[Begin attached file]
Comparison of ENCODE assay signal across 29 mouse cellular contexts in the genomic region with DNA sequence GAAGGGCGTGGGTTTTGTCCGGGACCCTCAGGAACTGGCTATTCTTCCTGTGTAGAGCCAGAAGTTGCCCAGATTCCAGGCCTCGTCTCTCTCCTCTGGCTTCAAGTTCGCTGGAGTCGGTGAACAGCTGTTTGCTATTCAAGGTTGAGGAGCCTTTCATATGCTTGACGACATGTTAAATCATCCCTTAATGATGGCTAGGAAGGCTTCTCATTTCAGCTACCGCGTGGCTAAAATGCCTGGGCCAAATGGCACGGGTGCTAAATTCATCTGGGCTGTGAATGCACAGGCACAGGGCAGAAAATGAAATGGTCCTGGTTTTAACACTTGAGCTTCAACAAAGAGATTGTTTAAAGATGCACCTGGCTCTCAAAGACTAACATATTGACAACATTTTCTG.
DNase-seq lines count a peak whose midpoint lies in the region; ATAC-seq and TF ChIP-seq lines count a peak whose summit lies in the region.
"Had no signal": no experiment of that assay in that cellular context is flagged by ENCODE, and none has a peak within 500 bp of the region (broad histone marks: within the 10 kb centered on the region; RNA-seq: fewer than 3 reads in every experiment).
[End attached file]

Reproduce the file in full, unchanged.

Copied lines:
Comparison of ENCODE assay signal across 29 mouse cellular contexts in the genomic region with DNA sequence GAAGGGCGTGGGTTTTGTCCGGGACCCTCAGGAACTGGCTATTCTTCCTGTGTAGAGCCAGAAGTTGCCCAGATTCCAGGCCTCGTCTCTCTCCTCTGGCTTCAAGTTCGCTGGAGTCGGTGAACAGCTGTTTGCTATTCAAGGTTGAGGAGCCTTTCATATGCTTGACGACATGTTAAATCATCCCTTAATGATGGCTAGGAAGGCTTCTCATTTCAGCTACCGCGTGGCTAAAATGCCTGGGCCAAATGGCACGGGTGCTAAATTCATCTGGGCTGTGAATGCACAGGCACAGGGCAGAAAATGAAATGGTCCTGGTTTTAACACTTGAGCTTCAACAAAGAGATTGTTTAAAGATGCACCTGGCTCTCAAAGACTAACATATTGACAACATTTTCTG.
DNase-seq lines count a peak whose midpoint lies in the region; ATAC-seq and TF ChIP-seq lines count a peak whose summit lies in the region.
"Had no signal": no experiment of that assay in that cellular context is flagged by ENCODE, and none has a peak within 500 bp of the region (broad histone marks: within the 10 kb centered on the region; RNA-seq: fewer than 3 reads in every experiment).